Labor Party power-brokers, such as Graham Richardson and Barrie Unsworth, now openly switched their allegiance from Hayden to Hawke.[52] More significantly, Hayden's staunch friend and political ally, Labor's Senate Leader John Button, had become convinced that Hawke's chances of victory at an election were greater than Hayden's. Initially, Hayden believed that he could remain in his job, but Button's defection proved to be the final straw in convincing Hayden that he would have to resign as Labor Leader.[53] Less than two months after the Flinders by-election result, Hayden announced his resignation as Leader of the Labor Party on 3 February 1983. Hawke was subsequently elected as Leader unopposed on 8 February,[54] and became Leader of the Opposition in the process.[53] Having learned that morning about the possible leadership change, on the same that Hawke assumed the leadership of the Labor Party, Malcolm Fraser called a snap election for 5 March 1983, unsuccessfully attempting to prevent Labor from making the leadership change.[55] However, he was unable to have the Governor-General confirm the election before Labor announced the change.

At the 1983 election, Hawke led Labor to a landslide victory, achieving a 24-seat swing and ending seven years of Liberal Party rule.

With the election called at the same time that Hawke became Labor leader this meant that Hawke never sat in Parliament as Leader of the Opposition having spent the entirety of his short Opposition leadership in the election campaign which he won.[56]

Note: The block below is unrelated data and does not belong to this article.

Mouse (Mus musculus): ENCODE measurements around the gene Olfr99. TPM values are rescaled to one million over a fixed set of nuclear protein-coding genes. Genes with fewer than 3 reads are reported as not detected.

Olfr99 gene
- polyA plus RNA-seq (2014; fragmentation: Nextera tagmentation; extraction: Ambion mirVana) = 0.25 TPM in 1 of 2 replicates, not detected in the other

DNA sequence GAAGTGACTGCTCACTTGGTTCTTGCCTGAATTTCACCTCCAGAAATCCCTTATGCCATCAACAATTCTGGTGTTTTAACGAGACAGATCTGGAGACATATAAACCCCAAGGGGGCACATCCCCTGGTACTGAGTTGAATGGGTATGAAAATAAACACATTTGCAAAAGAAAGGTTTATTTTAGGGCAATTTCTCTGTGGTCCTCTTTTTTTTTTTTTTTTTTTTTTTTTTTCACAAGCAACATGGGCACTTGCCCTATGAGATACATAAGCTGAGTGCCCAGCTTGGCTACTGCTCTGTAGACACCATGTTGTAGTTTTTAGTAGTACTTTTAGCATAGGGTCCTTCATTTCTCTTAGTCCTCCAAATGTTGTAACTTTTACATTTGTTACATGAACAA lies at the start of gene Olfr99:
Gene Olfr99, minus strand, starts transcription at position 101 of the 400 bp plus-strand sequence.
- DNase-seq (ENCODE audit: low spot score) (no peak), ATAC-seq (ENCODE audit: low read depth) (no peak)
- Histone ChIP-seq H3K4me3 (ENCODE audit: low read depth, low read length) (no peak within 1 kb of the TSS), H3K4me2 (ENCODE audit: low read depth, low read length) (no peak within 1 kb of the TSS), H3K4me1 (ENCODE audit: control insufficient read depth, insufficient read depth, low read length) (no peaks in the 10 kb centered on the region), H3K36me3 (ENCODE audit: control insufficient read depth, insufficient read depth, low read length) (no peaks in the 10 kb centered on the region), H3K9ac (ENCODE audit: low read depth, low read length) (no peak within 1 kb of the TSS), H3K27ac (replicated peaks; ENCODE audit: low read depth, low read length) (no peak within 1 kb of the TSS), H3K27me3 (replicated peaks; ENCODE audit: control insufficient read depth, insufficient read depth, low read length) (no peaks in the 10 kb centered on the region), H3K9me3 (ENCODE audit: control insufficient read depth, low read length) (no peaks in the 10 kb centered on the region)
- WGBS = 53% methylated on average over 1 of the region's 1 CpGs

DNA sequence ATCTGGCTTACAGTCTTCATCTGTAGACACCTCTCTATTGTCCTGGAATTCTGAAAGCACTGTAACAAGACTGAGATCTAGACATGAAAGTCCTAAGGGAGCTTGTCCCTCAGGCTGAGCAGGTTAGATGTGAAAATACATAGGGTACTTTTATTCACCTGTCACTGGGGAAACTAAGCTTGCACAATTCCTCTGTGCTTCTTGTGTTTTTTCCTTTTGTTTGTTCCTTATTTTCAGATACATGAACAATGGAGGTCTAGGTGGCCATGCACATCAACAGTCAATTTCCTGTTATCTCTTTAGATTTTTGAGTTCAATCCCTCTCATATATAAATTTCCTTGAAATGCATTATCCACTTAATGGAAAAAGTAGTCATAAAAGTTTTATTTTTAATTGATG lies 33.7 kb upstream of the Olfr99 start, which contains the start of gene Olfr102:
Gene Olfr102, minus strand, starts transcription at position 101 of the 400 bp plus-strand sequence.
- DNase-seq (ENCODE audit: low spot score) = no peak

Prime Minister of Australia (1983–1991)

Leadership style

William Cheung and Bob Hawke in traditional Chinese attire in 1983

After Labor's landslide victory, Hawke was sworn in as the Prime Minister by the Governor-General Ninian Stephen on 11 March 1983. The style of the Hawke government were deliberately distinct from the Whitlam Government, the most recent Labor Government that preceded it. Rather than immediately initiating multiple extensive reform programs as Whitlam had, Hawke announced that Malcolm Fraser's pre-election concealment of the budget deficit meant that many of Labor's election commitments would have to be deferred.[57] As part of his internal reforms package, Hawke divided the government into two tiers, with only the most senior ministers sitting in the Cabinet of Australia. The Labor caucus was still given the authority to determine who would make up the Ministry, but this move gave Hawke unprecedented powers to empower individual ministers.[58]

Hawke presenting a relief check to John Bannon, Premier of South Australia following the 1983 Ash Wednesday bushfires